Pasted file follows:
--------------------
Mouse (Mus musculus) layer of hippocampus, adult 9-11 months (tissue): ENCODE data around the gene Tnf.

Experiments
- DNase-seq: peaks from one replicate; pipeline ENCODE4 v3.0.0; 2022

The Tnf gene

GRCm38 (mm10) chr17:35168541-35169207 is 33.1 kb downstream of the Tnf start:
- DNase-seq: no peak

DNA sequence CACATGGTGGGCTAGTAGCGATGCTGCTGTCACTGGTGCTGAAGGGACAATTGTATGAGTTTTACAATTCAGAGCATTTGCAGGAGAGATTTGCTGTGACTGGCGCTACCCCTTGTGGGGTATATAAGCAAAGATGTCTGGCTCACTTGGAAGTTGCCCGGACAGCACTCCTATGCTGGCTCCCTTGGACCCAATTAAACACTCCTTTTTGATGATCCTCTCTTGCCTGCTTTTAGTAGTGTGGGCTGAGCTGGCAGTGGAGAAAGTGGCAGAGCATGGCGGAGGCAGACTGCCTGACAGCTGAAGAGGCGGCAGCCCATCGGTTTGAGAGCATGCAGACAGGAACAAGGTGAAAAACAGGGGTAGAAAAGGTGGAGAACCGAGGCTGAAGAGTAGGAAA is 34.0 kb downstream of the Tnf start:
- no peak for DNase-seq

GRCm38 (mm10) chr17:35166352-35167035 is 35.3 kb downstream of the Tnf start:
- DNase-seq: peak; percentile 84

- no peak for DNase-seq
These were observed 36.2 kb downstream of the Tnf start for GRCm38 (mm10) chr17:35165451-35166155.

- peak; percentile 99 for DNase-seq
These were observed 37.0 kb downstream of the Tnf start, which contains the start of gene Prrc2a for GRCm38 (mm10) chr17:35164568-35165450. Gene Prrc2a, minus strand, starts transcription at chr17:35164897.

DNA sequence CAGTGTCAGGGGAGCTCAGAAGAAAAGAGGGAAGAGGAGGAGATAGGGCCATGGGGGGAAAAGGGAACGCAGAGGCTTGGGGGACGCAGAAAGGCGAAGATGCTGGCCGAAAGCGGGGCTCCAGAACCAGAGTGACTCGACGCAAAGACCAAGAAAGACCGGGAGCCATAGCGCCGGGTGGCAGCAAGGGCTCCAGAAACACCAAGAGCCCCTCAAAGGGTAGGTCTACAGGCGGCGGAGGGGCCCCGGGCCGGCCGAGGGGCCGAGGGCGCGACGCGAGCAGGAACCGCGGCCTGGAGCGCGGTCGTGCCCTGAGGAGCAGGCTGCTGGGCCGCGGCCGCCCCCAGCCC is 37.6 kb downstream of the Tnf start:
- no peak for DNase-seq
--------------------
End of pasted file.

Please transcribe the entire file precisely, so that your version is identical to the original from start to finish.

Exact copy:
Mouse (Mus musculus) layer of hippocampus, adult 9-11 months (tissue): ENCODE data around the gene Tnf.

Experiments
- DNase-seq: peaks from one replicate; pipeline ENCODE4 v3.0.0; 2022

The Tnf gene

GRCm38 (mm10) chr17:35168541-35169207 is 33.1 kb downstream of the Tnf start:
- DNase-seq: no peak

DNA sequence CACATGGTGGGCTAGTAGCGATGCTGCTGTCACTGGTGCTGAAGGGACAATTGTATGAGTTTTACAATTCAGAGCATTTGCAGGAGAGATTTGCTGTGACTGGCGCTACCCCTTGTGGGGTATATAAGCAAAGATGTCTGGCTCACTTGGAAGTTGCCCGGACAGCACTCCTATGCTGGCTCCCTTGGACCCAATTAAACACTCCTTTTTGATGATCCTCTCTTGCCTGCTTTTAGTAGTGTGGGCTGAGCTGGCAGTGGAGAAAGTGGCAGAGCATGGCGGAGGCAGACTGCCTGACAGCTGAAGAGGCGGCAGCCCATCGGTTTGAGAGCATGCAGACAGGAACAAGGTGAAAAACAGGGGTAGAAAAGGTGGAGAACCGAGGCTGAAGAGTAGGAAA is 34.0 kb downstream of the Tnf start:
- no peak for DNase-seq

GRCm38 (mm10) chr17:35166352-35167035 is 35.3 kb downstream of the Tnf start:
- DNase-seq: peak; percentile 84

- no peak for DNase-seq
These were observed 36.2 kb downstream of the Tnf start for GRCm38 (mm10) chr17:35165451-35166155.

- peak; percentile 99 for DNase-seq
These were observed 37.0 kb downstream of the Tnf start, which contains the start of gene Prrc2a for GRCm38 (mm10) chr17:35164568-35165450. Gene Prrc2a, minus strand, starts transcription at chr17:35164897.

DNA sequence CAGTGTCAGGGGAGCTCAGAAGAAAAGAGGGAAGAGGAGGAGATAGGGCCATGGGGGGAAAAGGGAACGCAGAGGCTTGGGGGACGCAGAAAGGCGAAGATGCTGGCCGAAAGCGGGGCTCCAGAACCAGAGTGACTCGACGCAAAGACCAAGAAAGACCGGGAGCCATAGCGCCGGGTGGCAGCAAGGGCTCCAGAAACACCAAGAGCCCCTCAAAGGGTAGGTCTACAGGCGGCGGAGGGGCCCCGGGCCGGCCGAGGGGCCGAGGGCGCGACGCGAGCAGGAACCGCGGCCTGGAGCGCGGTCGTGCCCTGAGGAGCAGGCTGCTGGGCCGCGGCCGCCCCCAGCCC is 37.6 kb downstream of the Tnf start:
- no peak for DNase-seq